When news happens, text SDE and your photos or videos to 80360. Or contact us by email and phone.
£10m alarm plan to cut elderly visit bills
COUNTY chiefs are set to spend up to £10m over five years on a remote alarm system for vulnerable pensioners living in their own homes.
The “telecare” system could be fitted into thousands of homes across Hampshire in a bid to keep pensioners safe from harm, including those at risk of falling and dementia sufferers.
However there is no new money for the system and Tory council bosses plan to pay for it by spending less on homecare visits and care homes.
It has led the boss of a Hampshire homecare company to warn it should not been seen as a “cheap replacement”
for hands-on care.
David Watt, chief executive of Southampton-based Nobilis Homecare, said: “Obviously a device in the home is not going to make meals for people, wash, dress or put them to bed.
“But sensors can check if there is the normal pattern of activity around the house and prompt to take medication “The only downfall is if it is seen as a cheap replacement for domiciliary care but used sensibly it can be a useful part of the mix.”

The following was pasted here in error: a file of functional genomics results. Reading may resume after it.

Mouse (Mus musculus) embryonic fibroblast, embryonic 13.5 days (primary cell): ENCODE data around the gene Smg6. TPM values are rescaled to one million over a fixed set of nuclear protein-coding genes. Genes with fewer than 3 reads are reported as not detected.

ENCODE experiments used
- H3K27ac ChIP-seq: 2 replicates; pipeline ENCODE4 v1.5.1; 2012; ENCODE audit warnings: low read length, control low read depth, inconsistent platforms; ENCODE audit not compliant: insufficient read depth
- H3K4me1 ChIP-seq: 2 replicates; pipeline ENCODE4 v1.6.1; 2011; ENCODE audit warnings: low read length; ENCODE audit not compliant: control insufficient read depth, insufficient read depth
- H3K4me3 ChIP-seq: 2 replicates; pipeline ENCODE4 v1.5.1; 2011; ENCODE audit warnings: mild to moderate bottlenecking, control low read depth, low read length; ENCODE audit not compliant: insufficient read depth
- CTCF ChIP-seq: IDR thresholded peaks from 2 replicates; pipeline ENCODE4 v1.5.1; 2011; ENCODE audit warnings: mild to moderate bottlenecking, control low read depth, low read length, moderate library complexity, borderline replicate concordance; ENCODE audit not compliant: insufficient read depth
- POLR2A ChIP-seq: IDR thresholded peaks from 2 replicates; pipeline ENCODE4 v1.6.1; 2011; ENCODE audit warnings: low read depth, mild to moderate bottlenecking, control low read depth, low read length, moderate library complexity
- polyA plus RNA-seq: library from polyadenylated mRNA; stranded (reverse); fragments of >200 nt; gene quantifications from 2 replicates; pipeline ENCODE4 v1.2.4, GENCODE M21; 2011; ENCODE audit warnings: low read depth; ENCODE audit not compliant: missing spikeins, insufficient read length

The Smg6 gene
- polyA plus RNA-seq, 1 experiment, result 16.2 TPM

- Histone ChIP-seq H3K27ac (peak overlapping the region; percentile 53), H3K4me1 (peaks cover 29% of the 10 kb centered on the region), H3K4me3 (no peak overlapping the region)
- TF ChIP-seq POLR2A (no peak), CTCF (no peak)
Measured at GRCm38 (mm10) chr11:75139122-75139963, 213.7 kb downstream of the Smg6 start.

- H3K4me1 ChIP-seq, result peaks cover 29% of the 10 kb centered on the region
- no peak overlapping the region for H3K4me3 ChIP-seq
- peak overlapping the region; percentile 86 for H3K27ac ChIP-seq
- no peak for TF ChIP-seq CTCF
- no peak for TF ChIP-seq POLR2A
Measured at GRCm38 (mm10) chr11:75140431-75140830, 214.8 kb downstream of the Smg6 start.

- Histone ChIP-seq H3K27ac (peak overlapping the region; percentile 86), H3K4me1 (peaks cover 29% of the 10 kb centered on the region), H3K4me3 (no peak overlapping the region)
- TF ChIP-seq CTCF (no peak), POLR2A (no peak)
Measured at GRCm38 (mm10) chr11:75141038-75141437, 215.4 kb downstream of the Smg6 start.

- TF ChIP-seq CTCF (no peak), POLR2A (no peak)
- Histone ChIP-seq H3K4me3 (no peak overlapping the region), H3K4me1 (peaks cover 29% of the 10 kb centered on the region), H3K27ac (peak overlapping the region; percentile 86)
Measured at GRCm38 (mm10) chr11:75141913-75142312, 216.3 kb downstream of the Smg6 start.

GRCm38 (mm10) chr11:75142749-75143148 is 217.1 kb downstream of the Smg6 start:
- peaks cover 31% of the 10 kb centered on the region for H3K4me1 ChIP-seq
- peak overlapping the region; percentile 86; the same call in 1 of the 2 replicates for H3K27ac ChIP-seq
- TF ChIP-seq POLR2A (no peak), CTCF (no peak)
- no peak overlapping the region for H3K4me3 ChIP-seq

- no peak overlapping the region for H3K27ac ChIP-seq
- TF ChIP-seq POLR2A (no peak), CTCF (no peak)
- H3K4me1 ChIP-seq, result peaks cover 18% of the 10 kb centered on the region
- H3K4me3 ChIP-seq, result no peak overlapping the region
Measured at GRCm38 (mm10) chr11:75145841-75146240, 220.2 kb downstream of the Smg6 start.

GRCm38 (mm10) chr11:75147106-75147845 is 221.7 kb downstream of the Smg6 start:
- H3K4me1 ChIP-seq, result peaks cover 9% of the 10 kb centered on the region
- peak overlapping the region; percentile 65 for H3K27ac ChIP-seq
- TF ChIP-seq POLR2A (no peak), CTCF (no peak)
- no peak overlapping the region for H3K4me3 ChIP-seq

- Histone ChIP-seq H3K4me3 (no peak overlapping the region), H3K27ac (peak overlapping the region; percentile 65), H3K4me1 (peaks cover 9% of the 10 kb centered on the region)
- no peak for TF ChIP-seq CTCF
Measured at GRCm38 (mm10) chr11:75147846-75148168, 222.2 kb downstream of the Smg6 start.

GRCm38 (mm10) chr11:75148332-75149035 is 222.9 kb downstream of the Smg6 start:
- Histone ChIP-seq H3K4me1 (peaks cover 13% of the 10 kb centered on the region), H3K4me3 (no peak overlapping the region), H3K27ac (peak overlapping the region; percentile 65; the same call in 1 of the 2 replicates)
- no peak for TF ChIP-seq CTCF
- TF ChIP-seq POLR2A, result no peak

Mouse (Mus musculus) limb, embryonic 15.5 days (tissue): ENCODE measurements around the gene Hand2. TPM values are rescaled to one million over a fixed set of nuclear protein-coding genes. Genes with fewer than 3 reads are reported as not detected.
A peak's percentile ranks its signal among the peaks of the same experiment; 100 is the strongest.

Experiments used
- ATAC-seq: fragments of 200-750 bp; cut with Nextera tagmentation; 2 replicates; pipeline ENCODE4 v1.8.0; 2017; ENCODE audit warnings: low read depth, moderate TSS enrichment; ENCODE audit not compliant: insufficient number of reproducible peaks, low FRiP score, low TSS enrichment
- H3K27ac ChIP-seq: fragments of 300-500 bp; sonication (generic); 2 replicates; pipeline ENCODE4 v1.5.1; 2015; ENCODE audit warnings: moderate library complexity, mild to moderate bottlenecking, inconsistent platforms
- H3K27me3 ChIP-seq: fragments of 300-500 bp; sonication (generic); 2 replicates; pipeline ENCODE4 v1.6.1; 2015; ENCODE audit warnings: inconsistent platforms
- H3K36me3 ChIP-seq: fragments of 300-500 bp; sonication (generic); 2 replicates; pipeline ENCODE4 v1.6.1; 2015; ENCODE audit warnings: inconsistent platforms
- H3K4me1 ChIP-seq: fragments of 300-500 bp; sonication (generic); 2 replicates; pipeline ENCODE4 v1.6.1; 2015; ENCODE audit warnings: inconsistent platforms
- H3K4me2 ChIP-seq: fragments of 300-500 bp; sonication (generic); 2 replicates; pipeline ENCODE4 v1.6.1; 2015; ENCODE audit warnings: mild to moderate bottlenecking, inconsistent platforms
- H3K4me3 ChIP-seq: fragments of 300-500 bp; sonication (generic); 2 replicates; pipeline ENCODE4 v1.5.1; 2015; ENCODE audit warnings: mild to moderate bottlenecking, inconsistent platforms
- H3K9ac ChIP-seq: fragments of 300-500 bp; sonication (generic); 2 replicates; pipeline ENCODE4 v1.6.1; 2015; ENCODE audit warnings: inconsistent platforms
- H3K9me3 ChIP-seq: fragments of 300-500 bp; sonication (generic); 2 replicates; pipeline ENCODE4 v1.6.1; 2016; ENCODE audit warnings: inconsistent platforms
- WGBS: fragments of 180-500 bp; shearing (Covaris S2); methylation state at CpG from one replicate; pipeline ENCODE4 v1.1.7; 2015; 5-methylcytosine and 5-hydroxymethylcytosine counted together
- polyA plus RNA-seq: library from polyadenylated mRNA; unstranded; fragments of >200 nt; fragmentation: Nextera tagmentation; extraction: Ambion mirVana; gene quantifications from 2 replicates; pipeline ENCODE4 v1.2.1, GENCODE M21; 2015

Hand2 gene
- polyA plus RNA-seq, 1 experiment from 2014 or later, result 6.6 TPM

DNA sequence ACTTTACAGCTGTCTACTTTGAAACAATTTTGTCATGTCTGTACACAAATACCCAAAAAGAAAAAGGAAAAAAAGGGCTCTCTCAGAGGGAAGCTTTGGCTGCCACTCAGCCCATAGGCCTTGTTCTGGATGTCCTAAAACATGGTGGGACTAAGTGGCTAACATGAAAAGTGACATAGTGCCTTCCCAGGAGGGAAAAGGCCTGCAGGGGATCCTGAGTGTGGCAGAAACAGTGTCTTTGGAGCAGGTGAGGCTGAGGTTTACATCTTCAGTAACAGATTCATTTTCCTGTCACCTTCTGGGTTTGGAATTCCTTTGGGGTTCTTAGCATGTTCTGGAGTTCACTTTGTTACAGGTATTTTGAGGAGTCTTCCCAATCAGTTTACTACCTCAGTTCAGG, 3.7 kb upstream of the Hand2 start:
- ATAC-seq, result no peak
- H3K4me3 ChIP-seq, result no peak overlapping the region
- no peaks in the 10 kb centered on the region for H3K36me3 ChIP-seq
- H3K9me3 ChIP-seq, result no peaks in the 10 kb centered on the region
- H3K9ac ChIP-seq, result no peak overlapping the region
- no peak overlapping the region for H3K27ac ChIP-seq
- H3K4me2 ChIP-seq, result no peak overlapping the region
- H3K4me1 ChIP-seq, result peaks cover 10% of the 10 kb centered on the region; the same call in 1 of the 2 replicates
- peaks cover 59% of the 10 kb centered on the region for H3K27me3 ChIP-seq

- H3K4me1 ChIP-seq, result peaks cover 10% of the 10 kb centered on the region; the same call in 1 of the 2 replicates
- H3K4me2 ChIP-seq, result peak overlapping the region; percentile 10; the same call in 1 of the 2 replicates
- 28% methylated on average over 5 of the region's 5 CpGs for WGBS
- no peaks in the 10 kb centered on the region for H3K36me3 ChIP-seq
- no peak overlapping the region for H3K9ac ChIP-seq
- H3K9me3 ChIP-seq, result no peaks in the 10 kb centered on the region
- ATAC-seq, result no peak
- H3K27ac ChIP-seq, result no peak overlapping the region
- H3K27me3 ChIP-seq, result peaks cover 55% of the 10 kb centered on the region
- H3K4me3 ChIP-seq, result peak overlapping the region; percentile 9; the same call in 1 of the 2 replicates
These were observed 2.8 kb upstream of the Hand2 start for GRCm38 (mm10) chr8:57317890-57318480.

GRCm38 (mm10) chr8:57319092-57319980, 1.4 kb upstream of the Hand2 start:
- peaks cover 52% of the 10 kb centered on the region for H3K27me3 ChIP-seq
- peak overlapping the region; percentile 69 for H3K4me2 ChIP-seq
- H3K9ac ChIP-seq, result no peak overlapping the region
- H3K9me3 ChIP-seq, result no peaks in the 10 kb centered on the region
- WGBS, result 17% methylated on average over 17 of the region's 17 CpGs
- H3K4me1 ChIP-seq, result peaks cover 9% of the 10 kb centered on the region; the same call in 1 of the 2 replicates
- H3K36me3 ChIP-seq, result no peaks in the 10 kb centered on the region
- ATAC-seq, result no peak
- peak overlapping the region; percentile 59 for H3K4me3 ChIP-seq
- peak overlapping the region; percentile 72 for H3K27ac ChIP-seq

Cllr Felicity Hindson, executive member for adult social care, was today expected to approve going out to tender for a company to install the equipment and run the response centre that will come to the aid of pensioners.
Telecare can be a device worn as a pendant and activated by pressing a button to call for help.
But sensors can also be fitted around the home to monitor sleep and other activities.
Cllr Hindson said: “Telecare can be used to compliment traditional care or be used to replace it. For example, someone who requires help with tasks such as washing or dressing will be visited by a carer but they may also have telecare to remind them to take medication and detect any falls.”
At present, only 260 elderly people have telecare provided by the council at an average cost of £408 compared to 5,510 receiving homecare visits.
The plan is to boost numbers by providing the system free to those in “substantial” and “critical” need.
Managers says the system could save up to £5m within three years but there is a risk the costs could be greater than the savings.
The company that wins the contract will be paid by results, including a reduction in calls by carers to check on the elderly and residential care.
Other potential benefits include a reduction in hospital stays.
Councillor Alan Dowden, Liberal Democrat opposition spokesman for adult social care, said he supported telecare as part of a package of services.
But he said: “There are benefits but it is not the be all and end all. People still need visits from carers even if it is only once a day to provide personal care and have a chat.”
Comments are closed on this article.